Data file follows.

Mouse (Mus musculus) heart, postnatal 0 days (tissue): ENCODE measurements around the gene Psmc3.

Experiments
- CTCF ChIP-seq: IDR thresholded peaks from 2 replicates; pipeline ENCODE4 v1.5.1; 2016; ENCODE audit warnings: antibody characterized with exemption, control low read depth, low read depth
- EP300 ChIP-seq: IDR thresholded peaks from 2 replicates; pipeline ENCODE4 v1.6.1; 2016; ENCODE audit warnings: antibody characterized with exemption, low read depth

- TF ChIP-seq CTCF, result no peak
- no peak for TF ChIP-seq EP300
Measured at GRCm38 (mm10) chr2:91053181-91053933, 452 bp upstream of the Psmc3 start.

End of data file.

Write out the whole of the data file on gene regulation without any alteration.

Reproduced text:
Mouse (Mus musculus) heart, postnatal 0 days (tissue): ENCODE measurements around the gene Psmc3.

Experiments
- CTCF ChIP-seq: IDR thresholded peaks from 2 replicates; pipeline ENCODE4 v1.5.1; 2016; ENCODE audit warnings: antibody characterized with exemption, control low read depth, low read depth
- EP300 ChIP-seq: IDR thresholded peaks from 2 replicates; pipeline ENCODE4 v1.6.1; 2016; ENCODE audit warnings: antibody characterized with exemption, low read depth

- TF ChIP-seq CTCF, result no peak
- no peak for TF ChIP-seq EP300
Measured at GRCm38 (mm10) chr2:91053181-91053933, 452 bp upstream of the Psmc3 start.